The system of any one of examples 8-12, comprising a customization module configured to: receive an indication from the member to recommend the item of content to a second member, the second member and the first member being connected; and present a recommendation to the second member.

Example 14

The system of any one of examples 8-13, wherein the processing module is configured to: store information about the item of content along with the associated skill in the storage device.

Example 15

A machine readable medium that stores instructions which when performed by a machine, cause the machine to perform operations comprising: receiving, over a network, an indication that a member of a social networking service interacted with an item of content; associating the item of content with a skill using a computer processor; and storing an indication in a storage device that the member interacted with the item of content and the skill associated with the item of content.

Example 16

The machine readable medium of example 15, wherein the instructions comprise instructions which when performed by the machine, cause the machine to: provide an interface to the member which presents information on the item of content and presents the associated skill.

Example 17

The machine readable medium of any one of examples 15-16, wherein the instructions comprise instructions which when performed by the machine, cause the machine to: receive an indication that a second member of the social networking service interacted with a second item of content; associate the second item of content with the skill; determine that the member has not interacted with the second item of content; provide a recommendation to the member to interact with the second item of content.

Example 18

The machine readable medium of any one of examples 15-17, wherein the instructions comprise instructions which when performed by the machine, cause the machine to: increase a skill rank of the member for the skill associated with the item of content.

Example 19

The machine readable medium of any one of examples 15-18, wherein the instructions for associating the item of content with a skill comprise instructions which when performed by the machine cause the machine to: compute a term inverse document frequency for a plurality of terms in the item of content; compare the term inverse document frequency for the plurality of terms in the item of content with a plurality of common terms associated with a plurality of standardized skills; calculate a probability that the document is associated with one of the plurality of skills, based upon the term inverse document frequency for the plurality of terms in the item of content and the plurality of common terms associated with the one of the plurality of skills.

Example 20

The machine readable medium of any one of examples 15-19, wherein the instructions comprise instructions which when performed by the machine, cause the machine to: receive an indication from the member to recommend the item of content to a second member, the second member and the first member being connected; and present a recommendation to the second member.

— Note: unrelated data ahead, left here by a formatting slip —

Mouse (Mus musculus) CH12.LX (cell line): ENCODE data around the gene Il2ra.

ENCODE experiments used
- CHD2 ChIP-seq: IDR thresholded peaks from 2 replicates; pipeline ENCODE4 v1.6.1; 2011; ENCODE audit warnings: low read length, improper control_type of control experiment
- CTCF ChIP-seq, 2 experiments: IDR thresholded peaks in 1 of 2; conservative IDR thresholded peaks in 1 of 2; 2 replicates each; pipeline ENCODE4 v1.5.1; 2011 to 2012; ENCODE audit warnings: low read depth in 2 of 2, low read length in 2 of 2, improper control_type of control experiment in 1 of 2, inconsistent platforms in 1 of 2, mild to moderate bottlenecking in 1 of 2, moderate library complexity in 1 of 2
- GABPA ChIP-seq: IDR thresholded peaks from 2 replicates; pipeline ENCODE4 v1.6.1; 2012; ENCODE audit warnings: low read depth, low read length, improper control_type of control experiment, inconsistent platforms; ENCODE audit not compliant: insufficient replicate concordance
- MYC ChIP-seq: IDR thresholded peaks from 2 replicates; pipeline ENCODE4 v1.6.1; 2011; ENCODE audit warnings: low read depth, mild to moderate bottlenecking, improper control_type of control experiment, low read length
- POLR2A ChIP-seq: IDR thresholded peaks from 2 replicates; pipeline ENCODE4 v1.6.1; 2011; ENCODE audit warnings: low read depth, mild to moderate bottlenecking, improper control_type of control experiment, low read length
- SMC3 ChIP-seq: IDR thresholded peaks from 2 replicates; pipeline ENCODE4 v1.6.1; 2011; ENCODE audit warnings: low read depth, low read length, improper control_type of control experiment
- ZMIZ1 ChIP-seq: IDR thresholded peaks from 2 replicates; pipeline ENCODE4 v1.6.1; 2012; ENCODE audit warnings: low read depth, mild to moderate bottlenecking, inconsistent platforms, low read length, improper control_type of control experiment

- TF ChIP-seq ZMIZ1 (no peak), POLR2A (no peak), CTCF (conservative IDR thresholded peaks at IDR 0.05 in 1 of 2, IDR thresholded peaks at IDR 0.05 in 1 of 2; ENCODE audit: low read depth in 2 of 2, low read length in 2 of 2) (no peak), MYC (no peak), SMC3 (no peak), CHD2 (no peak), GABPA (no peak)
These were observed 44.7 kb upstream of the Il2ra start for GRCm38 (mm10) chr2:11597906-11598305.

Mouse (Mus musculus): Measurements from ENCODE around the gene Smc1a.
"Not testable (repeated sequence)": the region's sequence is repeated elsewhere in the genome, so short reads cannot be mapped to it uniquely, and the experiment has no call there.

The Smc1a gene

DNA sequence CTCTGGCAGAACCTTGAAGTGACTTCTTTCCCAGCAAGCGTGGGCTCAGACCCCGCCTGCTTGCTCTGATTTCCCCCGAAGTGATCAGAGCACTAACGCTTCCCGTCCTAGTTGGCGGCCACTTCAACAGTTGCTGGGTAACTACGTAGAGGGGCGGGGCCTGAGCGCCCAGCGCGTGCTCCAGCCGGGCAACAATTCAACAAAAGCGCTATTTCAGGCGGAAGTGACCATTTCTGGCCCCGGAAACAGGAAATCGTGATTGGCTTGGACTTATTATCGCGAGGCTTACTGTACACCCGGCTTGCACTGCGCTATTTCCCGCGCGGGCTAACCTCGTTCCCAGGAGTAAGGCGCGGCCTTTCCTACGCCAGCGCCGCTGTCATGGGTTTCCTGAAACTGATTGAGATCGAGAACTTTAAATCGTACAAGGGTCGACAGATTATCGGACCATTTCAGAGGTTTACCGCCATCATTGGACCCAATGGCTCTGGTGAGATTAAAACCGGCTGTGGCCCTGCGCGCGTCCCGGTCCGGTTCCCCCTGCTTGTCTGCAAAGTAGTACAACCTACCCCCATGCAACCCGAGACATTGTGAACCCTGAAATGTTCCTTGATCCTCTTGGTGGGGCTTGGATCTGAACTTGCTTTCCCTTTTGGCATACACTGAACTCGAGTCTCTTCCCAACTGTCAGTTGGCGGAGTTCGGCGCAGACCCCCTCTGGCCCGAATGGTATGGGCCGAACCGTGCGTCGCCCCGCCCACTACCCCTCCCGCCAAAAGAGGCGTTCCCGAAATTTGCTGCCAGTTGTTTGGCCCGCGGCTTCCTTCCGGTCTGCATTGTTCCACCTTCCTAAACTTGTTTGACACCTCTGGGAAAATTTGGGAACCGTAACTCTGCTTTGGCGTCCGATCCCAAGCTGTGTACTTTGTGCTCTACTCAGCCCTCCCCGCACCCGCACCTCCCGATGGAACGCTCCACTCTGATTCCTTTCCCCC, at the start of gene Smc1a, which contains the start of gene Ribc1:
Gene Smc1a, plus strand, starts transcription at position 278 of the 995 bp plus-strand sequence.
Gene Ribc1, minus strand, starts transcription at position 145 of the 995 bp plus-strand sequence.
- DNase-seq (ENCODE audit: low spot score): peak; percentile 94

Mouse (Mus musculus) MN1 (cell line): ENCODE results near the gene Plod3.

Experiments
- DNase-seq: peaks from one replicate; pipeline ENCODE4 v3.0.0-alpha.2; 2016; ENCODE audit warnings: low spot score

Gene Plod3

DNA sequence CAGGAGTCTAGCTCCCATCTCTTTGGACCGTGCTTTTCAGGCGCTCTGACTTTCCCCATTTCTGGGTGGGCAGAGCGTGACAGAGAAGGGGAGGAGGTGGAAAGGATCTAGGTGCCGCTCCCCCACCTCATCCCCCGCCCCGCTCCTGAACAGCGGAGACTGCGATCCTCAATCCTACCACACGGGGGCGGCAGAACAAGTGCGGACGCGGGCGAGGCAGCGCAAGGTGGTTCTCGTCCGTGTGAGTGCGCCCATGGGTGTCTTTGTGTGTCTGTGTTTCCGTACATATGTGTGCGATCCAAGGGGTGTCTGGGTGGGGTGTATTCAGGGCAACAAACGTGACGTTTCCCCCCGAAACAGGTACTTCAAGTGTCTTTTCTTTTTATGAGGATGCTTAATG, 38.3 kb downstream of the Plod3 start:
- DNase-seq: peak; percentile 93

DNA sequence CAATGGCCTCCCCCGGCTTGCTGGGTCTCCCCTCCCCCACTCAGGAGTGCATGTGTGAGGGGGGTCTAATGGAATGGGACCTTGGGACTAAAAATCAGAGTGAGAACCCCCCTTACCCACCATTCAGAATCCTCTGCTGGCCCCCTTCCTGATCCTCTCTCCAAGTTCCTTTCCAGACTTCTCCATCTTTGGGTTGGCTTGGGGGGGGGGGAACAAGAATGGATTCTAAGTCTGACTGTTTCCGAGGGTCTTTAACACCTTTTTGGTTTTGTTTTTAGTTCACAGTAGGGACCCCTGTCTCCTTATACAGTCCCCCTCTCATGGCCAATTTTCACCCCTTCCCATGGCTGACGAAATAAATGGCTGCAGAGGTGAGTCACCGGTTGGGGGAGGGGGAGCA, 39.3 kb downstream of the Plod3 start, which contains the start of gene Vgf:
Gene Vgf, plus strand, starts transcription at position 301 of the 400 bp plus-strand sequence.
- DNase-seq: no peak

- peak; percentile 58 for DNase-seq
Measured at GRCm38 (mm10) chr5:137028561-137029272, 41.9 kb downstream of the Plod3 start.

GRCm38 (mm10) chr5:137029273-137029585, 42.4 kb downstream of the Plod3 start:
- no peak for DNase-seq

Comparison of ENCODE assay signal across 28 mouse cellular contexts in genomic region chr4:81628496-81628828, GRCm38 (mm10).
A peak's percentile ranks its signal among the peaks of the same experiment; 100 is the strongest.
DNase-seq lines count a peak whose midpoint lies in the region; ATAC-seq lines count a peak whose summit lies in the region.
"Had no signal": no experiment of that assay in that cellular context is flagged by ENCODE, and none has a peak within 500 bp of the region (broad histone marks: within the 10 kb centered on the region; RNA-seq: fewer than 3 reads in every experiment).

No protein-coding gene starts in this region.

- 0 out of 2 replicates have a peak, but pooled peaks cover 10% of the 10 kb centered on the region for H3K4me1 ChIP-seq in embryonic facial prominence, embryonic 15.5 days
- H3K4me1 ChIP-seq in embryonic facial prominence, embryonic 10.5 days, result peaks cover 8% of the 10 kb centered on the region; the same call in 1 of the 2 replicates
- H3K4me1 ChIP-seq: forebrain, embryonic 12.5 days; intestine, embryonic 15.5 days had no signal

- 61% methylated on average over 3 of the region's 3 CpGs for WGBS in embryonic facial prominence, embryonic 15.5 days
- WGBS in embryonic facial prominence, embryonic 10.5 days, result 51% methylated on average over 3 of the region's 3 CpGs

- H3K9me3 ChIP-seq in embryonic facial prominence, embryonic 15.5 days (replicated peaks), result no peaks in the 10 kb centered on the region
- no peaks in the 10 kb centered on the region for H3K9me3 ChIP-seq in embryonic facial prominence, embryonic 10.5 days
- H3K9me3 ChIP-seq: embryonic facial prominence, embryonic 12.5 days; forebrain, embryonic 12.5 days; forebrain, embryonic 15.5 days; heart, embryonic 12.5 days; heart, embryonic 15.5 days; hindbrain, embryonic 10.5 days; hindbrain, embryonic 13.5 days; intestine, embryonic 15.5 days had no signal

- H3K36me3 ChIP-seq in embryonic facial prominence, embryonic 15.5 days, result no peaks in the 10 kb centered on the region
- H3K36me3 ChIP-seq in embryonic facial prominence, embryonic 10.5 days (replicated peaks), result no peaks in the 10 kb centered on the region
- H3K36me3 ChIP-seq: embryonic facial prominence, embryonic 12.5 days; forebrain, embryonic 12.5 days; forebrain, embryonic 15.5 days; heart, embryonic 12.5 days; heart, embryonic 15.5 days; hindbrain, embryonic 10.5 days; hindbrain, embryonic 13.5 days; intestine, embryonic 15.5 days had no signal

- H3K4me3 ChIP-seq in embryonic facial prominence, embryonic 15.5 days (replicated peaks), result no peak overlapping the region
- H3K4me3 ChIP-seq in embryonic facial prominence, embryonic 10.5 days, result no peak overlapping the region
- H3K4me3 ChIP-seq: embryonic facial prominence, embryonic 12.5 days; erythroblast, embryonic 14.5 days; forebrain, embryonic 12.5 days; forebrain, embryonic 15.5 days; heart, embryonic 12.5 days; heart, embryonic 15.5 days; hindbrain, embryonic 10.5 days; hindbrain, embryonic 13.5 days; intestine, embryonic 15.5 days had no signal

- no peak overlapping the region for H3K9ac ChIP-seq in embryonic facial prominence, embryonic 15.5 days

Example 21

The machine readable medium of any one of examples 15-20, wherein the instructions comprise instructions which when performed by the machine, cause the machine to: store information about the item of content along with the associated skill in the storage device.

Claims

1. A computer-implemented method for providing a bookmarking service integrated with a social networking service, the method comprising:

at a first computing device of the social networking service, using a computer processor:
receiving, over a communications network, from an application executing on a second computing device of a member of the social networking service, an indication that the member of the social networking service interacted with an item of content;
automatically analyzing the item of content to identify a skill corresponding to the item of content, the skill one of a plurality of standardized skills;
storing, in a storage device, the indication that the member interacted with the item of content and the indication of the skill associated with the item of content;
providing an interface to the member which presents information on the item of content and presents the skill; and
wherein analyzing the item of content to identify the skill comprises:
calculating term-inverse document frequency (tf-idf) scores for each of a plurality of terms in the item of content;
computing a set of terms for the item of content by selecting terms from the plurality of terms based upon their tf-idf scores; and
determining that the item of content is associated with the skill based upon a determination that at least a predetermined threshold number of the set of terms for the item of content matches terms from a plurality of terms associated with the skill.

2. The method of claim 1, comprising:

receiving an indication that a second member of the social networking service interacted with a second item of content; associating the second item of content with the skill; determining that the member has not interacted with the second item of content; and providing a recommendation to the member to interact with the second item of content.

3. The method of claim 1, comprising:

increasing a skill rank of the member for the skill.

4. The method of claim 1, wherein the application executing on the second computing device provides the indication that the member of the social networking service interacted with the item of content by reviewing a web browser history of the member of the social networking service.

5. The method of claim 1, comprising:

receiving an indication from the member to recommend the item of content to a second member, the second member and the member being connected; and